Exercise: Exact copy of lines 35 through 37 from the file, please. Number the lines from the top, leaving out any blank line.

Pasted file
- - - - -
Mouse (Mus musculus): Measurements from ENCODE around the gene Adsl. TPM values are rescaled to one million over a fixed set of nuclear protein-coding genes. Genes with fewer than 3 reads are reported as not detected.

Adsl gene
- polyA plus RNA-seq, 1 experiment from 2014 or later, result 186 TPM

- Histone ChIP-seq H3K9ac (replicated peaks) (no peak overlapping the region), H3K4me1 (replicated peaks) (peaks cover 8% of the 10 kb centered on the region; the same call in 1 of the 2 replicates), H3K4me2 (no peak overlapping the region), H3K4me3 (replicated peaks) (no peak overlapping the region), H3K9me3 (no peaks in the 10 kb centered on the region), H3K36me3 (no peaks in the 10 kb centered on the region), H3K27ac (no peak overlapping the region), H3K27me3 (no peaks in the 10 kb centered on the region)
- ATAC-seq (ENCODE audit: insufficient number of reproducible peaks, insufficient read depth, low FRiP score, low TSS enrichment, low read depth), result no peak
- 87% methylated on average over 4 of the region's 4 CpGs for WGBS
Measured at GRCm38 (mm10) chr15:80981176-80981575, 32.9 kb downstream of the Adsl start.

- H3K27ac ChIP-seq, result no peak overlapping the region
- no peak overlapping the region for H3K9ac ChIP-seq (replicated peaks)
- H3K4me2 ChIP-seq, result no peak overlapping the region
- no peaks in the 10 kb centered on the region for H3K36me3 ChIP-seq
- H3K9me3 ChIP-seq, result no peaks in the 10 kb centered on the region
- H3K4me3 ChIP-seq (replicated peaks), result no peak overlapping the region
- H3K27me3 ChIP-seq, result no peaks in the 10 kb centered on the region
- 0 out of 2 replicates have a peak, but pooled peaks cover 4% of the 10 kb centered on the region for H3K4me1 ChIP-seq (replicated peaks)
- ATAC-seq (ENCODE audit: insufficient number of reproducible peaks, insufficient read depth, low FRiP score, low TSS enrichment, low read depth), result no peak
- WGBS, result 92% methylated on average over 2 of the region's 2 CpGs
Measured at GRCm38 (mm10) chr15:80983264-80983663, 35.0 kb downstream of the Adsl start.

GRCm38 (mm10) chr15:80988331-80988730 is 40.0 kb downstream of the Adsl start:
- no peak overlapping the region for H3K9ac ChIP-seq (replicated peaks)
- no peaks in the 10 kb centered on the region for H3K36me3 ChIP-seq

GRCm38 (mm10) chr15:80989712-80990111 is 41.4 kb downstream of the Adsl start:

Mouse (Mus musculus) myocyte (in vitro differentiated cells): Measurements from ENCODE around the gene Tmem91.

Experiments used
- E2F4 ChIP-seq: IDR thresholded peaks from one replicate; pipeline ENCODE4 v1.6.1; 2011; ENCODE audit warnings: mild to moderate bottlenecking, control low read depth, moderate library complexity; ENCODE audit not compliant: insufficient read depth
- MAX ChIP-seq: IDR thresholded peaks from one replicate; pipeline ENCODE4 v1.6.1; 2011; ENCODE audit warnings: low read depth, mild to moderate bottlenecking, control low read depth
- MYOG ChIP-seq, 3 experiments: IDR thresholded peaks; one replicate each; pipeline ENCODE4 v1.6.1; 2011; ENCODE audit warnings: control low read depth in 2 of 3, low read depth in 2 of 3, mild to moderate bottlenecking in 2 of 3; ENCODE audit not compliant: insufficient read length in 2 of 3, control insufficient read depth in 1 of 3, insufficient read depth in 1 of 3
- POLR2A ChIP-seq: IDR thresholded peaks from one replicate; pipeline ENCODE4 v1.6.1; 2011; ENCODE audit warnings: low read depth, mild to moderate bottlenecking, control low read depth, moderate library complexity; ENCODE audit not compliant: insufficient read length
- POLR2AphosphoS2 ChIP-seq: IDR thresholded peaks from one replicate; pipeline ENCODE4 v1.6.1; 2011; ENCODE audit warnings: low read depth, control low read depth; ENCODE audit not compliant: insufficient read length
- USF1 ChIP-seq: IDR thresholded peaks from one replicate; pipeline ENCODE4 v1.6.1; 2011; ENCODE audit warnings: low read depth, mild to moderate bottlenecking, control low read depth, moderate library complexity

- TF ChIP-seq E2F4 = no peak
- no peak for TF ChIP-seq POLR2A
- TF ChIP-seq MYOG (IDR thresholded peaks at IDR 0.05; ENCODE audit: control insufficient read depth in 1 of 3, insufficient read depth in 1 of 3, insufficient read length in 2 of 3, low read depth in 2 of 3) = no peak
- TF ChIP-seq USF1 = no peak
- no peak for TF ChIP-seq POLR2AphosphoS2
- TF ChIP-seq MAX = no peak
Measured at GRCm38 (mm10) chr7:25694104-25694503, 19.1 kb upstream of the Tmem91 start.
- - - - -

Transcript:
- no peak for TF ChIP-seq POLR2AphosphoS2
- TF ChIP-seq MAX = no peak
Measured at GRCm38 (mm10) chr7:25694104-25694503, 19.1 kb upstream of the Tmem91 start.